“It will offer our residents vastly improved living conditions while the overall scheme demonstrates our commitment to ensuring that family housing is closely aligned with play space and other really important neighbourhood amenities.
“These plans have been developed over six years with extensive consultation with the local community. People living in the area have played a central role in helping to draw up the proposals and this has helped ensure the regeneration meets their day-to-day needs. It is the council’s core guarantee that all residents living in the regeneration area will be able to remain part of their community. All secure council tenants are being offered a new secure tenancy and a bright, modern new home on the estate, as are all existing resident leaseholders and freeholders. This promise is vastly different and more generous than that given to residents in other regeneration schemes in London.
“Our priority above everything else is to provide sustainable, decent, high-quality homes for our residents, which is why we are committed to delivering this project and contributing over £100 million from council budgets to create this vibrant new neighbourhood.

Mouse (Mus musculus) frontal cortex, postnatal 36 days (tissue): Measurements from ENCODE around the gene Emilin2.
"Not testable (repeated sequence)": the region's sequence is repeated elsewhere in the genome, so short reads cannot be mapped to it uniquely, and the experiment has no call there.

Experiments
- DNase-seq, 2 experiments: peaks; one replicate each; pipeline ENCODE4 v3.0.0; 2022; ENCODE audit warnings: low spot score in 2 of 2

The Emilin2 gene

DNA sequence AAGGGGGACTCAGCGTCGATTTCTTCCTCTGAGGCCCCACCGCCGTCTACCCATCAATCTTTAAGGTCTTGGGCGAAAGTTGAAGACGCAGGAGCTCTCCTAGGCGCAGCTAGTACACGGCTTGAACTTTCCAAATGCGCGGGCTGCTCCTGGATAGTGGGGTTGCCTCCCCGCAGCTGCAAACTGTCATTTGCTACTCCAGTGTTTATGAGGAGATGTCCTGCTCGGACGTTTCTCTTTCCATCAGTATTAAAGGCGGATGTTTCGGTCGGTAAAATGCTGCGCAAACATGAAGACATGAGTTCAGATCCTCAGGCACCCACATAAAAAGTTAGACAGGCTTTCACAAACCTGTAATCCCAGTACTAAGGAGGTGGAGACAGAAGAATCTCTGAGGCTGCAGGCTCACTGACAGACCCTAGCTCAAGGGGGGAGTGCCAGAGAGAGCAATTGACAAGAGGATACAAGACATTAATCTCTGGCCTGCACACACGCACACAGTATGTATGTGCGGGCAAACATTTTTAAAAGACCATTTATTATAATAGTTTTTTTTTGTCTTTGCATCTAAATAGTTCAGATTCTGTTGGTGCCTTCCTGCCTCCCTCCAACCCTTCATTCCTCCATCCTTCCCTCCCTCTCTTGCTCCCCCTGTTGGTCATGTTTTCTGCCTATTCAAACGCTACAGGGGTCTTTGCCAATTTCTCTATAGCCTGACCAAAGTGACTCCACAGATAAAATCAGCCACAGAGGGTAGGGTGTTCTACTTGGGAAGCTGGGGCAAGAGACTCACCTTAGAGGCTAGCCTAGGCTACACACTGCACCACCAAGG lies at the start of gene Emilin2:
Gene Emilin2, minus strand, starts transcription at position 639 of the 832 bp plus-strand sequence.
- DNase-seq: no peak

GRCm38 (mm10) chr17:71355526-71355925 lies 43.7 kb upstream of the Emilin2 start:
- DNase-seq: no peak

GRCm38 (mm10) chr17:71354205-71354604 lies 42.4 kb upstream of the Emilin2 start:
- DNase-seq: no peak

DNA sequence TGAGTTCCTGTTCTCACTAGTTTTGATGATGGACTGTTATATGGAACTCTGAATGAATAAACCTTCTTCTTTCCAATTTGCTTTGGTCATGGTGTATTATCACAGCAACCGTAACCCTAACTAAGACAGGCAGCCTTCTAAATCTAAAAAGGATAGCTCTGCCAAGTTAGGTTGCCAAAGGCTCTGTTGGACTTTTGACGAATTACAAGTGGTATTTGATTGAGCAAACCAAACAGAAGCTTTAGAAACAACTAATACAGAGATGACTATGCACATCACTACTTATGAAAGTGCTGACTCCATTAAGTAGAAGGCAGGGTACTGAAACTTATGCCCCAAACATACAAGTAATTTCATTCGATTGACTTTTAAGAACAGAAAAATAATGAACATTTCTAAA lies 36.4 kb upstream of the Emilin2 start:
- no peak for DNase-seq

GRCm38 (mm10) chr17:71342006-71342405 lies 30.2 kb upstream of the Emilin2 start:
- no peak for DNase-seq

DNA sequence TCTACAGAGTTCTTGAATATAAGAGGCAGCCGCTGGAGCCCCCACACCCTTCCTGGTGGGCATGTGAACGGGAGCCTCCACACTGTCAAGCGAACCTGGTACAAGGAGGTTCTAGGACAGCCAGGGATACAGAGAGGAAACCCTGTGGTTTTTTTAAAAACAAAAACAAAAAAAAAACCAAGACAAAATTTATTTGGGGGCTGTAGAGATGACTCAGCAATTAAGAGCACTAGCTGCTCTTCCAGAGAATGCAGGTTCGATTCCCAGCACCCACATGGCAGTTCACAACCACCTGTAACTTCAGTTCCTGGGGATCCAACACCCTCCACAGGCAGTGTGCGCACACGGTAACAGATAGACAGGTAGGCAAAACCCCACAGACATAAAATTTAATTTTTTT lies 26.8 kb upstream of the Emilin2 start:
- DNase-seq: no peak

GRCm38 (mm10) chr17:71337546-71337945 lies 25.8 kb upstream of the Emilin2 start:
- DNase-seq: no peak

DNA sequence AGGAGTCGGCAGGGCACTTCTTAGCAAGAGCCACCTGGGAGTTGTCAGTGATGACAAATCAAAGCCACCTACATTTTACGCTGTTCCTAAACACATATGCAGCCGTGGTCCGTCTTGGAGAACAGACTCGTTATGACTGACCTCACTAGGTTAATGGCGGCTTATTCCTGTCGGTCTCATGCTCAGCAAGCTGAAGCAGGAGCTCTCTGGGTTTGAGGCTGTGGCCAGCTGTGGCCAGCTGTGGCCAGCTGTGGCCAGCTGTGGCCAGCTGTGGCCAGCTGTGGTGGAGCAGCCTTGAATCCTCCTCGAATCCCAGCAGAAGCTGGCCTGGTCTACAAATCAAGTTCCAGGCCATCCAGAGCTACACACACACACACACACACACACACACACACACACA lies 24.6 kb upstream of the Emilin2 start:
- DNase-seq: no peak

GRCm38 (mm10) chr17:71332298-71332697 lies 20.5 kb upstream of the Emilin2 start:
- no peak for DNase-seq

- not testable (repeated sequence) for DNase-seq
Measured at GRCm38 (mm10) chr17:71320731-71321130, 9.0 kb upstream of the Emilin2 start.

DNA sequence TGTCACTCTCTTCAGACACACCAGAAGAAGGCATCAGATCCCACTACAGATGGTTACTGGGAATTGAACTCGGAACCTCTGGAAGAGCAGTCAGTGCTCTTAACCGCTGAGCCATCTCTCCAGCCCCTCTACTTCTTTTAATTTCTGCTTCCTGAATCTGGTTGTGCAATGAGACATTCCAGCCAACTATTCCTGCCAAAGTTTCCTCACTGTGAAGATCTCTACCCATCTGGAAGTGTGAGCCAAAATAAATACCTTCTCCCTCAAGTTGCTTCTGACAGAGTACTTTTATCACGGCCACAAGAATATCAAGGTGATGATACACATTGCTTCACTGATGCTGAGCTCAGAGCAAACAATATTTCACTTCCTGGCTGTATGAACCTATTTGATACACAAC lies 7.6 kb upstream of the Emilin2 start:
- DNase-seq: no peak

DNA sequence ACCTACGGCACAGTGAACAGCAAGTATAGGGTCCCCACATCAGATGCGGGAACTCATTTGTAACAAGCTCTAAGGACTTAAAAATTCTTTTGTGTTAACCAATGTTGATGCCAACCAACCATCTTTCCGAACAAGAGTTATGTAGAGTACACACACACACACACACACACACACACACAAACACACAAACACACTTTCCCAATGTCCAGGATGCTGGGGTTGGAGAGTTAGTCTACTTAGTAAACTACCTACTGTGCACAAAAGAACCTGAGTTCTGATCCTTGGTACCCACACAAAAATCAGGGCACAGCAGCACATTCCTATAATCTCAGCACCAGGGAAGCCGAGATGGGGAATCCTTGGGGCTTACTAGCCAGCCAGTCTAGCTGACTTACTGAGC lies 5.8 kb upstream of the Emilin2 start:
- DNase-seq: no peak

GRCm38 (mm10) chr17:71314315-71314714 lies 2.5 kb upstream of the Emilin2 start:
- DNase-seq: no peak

“Wandsworth Council not only recognises the need for more housing, but among the capital’s town halls, we are almost alone in actually doing something about it – and investing our own funds to deliver these new homes. The council remains even more ambitious for the future of everyone who lives in Roehampton. The estate’s regeneration will offer new and better opportunities for people to train, learn new skills and pursue new careers. We want to ensure that people of all backgrounds can fulfil their ambitions and this regeneration programme will help to achieve that goal."
February 27, 2020